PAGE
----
Guide for first time motorcyclists

Classic trials advice for first time motorcyclists

So you’re thinking of entering an MCC trial?  Good for you!  There’s nothing quite like an MCC long distance trial (LDT).  Depending on how you found us, you may, or may not have some idea of what you’re in for.  Let’s assume you’ve no idea and we’ll try and fill you in.

We’ve been running classic LDT since before the First World War and they are still a great test of rider skill and fortitude.  They’re also great fun and a great adventure.

Our events are open to any biker with a driving licence. The Club is full of very friendly people so, if you’ve any queries, someone will offer an answer, or provide assistance.

If the thought of a breakdown, or difficulties on the trial is putting you off, don’t be; there’s always another competitor who’ll stop to help.  But, no organised assistance of any kind, except that provided by the Club, is allowed.  So your mate, or family can’t turn up with a can of petrol, or an inner tube.

What do I do in a long distance trial?

We’re talking here about the three big trials; the Exeter Trial, the Land’s End Trial and the Edinburgh Trial.  Very briefly, you’ll be doing the following:

  • Be released onto the road late at night, or in the early hours of the morning from a start point.
  • Ride on a variety of roads and lanes to an off-road section.
  • ‘Clean’, or ‘fail’ the section (more details below).
  • Repeat the second and third points about 15 to 20 times until the finish in the afternoon after which you’ll have covered something like 100 to 250 miles, depending on the trial.
  • Collect finishers certificate, drink beer/tea/coffee and relax.

‘Cleaning’ the section is the main aim.  You’ll get a fail for putting a foot down (a dab), stopping and, most definitely, for falling off.  In addition, some of the sections will have restarts, which have the additional fail of ‘rolling back’, or ‘footing’ beyond 3 yards (at least you can put your feet down at the restart).  And just when you thought that was it, a couple of the sections will be timed tests.  Oh, and there could be time controls on the route.  That about covers it.   Our LDT are not a race and there’s no overall winner.  You’ll be pitting yourself against the challenges set for you by the Club.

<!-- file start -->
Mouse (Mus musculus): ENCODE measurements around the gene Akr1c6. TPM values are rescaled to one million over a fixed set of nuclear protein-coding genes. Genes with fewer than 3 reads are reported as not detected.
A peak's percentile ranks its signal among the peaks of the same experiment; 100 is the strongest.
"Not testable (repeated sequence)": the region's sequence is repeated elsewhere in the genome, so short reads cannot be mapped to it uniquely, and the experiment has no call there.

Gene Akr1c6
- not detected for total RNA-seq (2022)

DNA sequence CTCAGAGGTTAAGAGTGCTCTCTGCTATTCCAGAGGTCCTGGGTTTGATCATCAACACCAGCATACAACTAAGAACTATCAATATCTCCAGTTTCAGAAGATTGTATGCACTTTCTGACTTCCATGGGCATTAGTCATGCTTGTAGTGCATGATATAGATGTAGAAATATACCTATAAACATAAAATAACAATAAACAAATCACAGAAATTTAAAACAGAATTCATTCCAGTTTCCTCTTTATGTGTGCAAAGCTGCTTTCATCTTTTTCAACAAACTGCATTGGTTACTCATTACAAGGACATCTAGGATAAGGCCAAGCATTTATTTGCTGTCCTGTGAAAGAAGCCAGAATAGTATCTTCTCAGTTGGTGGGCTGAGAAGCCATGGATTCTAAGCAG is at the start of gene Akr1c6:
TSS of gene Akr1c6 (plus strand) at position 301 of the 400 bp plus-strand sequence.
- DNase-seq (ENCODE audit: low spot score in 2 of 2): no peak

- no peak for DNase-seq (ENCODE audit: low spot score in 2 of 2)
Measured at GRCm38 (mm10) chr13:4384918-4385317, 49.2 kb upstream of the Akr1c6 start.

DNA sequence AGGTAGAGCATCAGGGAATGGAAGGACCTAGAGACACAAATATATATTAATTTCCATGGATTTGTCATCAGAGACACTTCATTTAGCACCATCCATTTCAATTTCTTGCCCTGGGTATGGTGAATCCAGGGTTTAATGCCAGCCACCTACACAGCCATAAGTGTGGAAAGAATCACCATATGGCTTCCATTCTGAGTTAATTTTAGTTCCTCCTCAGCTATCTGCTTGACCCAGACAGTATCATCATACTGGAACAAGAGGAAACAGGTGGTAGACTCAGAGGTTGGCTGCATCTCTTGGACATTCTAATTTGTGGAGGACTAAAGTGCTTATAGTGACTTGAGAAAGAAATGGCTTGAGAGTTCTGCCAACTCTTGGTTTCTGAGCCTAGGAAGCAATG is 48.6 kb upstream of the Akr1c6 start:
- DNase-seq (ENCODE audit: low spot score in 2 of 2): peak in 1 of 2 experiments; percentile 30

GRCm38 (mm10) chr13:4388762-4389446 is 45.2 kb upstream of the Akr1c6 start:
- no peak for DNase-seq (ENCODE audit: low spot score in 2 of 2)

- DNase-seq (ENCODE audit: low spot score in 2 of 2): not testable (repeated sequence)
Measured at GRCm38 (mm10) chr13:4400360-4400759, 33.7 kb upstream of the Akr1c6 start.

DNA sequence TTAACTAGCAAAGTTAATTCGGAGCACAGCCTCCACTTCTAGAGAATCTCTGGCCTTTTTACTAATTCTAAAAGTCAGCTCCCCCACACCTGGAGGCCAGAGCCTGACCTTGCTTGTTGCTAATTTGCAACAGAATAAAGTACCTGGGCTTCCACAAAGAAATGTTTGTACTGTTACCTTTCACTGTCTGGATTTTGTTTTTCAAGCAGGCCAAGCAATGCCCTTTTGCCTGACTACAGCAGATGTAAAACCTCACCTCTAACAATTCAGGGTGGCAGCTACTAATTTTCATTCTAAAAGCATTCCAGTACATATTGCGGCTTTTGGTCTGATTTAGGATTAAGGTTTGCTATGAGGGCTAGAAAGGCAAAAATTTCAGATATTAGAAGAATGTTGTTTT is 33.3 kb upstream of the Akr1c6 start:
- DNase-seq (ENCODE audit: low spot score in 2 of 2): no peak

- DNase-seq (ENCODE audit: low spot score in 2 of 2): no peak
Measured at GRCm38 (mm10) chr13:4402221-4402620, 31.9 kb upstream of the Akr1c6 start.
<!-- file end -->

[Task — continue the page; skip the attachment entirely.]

If you achieve a fault-free performance, you can claim a Gold, or a Tin award, depending on what class you’re in.  If your performance is not so good, then there’s a chance for a Silver, or a Bronze, again, depending on what class you’re in.  If your performance is bad, at least you’ll get a Finisher’s certificate.  If you don’t finish, well, there’s always next year.

How to enter

Insurance

We’ve got it covered.  As a biker with your ACU Trials Registration Card, you’re covered by the ACU insurance from the start of the trial to the finish.  That insurance is free and provides third party cover.  You’ll still need your own Road Traffic Act insurance if you ride your bike to and from the start and finish.  You don’t have to take up the ACU insurance cover; you can arrange your own through your existing insurance company, who already may provide that cover, or may extend your existing cover.  However, many members encounter difficulties when trying to arrange that cover.

Now I’ve entered, what happens?

You’ll normally receive your pack of documents, i.e. Route Book, competition numbers, Control Card, by post about a fortnight before the trial.  The Route Book is an A4 printed book and gives your directions and instructions so you know where to go, know where the sections are, what the requirements for each are, times, etc.  The Route Book is also available as a downloadable Word document from the Club.  (Usually from a link published in the Club’s newsletter ‘News of the Week’.)  You can manipulate the Word document as you see fit, e.g. increase the font size, change the typeface, change the margins; this is especially useful if your eyes prefer a large font.

The route directions are good so you’ll not need maps on the trial, though, they can be useful if you get lost.  If you want to see where the trial travels, set aside a full evening to run through the route directions on a detailed roadmap, or on Ordnance Survey (OS) maps.

If you’d like to be ‘buddied up’ with a more experienced rider(s), contact Roger Bibbings , Press Officer (Bikes), who’ll see if there is a club member local to you that could offer advice and support.  That club member can help you understand the rules, such as positioning yourself for starts and restarts, the ‘3 yard footing rule’ and so on.

Ensure that you don’t forget to sign on at the start.  No signature means no ACU insurance, meaning you could be in financial and legal difficulties if involved in an incident.  No signature also means you’re regarded as not competing so no awards.

Next, see which bike to use